Matty Healy accused of "white saviour complex" from LGBT activists following Malaysian concert kiss

Matty Healy of the 1975 performs at the Reading Music Festival, England, Sunday, 28 August 2022.
Matty Healy of the 1975 performs at the Reading Music Festival, England, Sunday, 28 August 2022. Copyright AP Photo
Copyright AP Photo
By Theo Farrant
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Matty Healy's concert stunt with The 1975 in Malaysia has sparked significant outrage among local LGBT activists and allies, with many accusing him of displaying a "white saviour complex."


British pop singer Matty Healy's protest stunt during a concert in Malaysia has incited anger from LGBTQ activists and allies in the country.

Many have criticised the 1975 singer's profanity-laden tirade against the Malaysian government, along with his kiss with bandmate Ross MacDonald, as an example of "performative activism" that could exacerbate the challenges faced by LGBT individuals.

Homosexuality remains criminalised in Malaysia, carrying a penalty of up to 20 years in prison. 

The country is heavily influenced by conservative Islam, leading to restrictions on sexuality, alcohol, and other perceived threats to traditional values and "public decency" standards.

While some locals appeared to appreciate the gesture, many argue that he disrupted an already delicate political environment for LGBT Malaysians, causing more harm than good.

What happened?

Lead singer Matty Healy sparked fury within the government by attacking the anti-gay legislation and kissing a male bandmate during their performance at the start of the Good Vibes Festival 

Healy told the Kuala Lumpur crowd it was “fucking ridiculous to tell people what they can do with that and that,” gesturing to his crotch. 

He continued, “If you want to invite me here to do a show, you can fuck off. I’ll take your money, you can ban me, but I’ve done this before and it doesn’t feel good, and I’m fucked off.”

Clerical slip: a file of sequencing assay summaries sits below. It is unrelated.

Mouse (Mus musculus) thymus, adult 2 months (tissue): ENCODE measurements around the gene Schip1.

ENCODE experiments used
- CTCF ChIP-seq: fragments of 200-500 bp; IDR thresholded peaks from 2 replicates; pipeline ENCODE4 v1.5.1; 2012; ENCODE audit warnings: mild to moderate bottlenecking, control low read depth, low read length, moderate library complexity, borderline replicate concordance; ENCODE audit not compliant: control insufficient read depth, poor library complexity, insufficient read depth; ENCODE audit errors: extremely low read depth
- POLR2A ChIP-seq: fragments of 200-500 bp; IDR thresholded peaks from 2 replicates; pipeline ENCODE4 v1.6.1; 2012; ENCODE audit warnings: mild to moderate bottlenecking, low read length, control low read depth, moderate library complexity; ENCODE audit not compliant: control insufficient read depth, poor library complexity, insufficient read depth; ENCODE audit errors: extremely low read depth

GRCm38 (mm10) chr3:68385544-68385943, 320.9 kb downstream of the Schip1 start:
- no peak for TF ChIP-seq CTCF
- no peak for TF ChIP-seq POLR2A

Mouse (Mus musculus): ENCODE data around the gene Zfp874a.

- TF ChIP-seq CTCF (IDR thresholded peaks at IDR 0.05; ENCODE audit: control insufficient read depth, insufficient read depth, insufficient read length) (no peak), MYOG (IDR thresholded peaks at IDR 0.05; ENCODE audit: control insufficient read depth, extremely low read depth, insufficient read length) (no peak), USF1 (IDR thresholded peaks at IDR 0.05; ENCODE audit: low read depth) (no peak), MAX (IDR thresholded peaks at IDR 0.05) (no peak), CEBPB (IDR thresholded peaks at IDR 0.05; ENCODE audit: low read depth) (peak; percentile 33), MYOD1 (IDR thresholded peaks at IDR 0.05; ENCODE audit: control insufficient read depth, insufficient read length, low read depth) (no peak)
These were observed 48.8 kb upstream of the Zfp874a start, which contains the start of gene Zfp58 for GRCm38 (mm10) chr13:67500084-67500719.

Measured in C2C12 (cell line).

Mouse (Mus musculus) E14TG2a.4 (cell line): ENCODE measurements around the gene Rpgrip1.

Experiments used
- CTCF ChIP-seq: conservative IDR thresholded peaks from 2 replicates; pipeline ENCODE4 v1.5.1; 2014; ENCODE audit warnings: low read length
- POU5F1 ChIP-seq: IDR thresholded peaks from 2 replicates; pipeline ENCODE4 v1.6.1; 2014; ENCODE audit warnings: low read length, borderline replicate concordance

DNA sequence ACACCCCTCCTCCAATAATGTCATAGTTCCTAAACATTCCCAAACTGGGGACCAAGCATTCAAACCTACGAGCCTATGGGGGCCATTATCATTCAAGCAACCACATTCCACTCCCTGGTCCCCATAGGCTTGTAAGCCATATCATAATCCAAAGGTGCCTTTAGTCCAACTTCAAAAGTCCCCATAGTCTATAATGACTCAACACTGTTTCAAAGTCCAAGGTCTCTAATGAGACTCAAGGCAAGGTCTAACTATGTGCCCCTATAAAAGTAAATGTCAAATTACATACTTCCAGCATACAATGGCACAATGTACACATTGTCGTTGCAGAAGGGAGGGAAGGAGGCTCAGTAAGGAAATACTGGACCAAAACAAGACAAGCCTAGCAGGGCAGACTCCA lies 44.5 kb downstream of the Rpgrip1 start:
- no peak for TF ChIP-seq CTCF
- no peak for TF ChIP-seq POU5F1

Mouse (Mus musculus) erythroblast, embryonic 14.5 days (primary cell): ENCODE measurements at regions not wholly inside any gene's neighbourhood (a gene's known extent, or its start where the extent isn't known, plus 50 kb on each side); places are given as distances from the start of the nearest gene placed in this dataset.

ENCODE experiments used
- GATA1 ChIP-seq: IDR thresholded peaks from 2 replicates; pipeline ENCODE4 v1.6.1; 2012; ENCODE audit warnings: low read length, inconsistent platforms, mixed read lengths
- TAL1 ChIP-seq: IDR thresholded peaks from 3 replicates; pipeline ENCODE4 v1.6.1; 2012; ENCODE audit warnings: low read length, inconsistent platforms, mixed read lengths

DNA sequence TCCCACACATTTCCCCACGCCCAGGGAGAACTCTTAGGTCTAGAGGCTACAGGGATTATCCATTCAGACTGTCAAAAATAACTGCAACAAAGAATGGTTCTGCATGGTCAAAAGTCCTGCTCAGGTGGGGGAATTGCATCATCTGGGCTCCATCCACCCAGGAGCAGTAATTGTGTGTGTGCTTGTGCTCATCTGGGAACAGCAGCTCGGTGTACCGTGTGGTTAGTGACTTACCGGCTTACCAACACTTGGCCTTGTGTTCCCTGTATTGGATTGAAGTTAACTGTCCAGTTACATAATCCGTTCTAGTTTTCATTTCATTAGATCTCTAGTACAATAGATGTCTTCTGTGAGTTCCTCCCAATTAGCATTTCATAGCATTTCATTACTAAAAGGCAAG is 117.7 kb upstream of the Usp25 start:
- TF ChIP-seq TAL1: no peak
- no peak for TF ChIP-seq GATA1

Footage of the fiasco was posted on social media and sparked a backlash in the predominantly Muslim nation.

The aftermath:

Scott Roth/AP
The 1975 performs at The Governors Ball Music Festival at Randall's Island Park on Friday, 6 June 2014 in New York.Scott Roth/AP

The following day, authorities ordered the closure of the entire Good Vibes festival, which still had two more days to go, affecting other international acts scheduled to perform, including The Kid Laroi, The Strokes, and Ty Dolla $ign. 

Many festival-goers had paid significant amounts to attend, with some traveling from other parts of Southeast Asia.

"There will be no compromise with any party that challenges, belittles or violates Malaysian laws," said Malaysia's Communications and Digital Minister Fahmi Fadzil, in a statement on Facebook. 

The agency in charge of approving performances by foreign artists said it was disappointed with the band's conduct, calling it "an insult and disrespecting the laws of the country." It said the group will be blacklisted from performing in Malaysia.

The response from the LGBT community :

Many LBGTQ activists fear that Matty Healy's actions could be the start of a larger clampdown on LGBTQ rights and that he was only doing it as a publciity stunt. 

“What Matty Healy did, he thought he was doing something for us, but it’s giving white saviour complex,” Carmen Rose, a Malaysian drag performer told the BBC. 

“If he wanted to advocate for queer rights here, he wouldn’t just fly off and leave the mess behind,” she added. “I don’t think he’s doing it for the community, he’s just doing it for himself … it was a publicity stunt.”

Many other queer Malaysians have taken to the internet to voice comparable critiques, deeming his actions insincere at most.

Matty Healy has since posted a response to the controversy on his Instagram story reading, 'Ok well why don't you try and not make out with Ross for 20 years. Not as easy it looks'.

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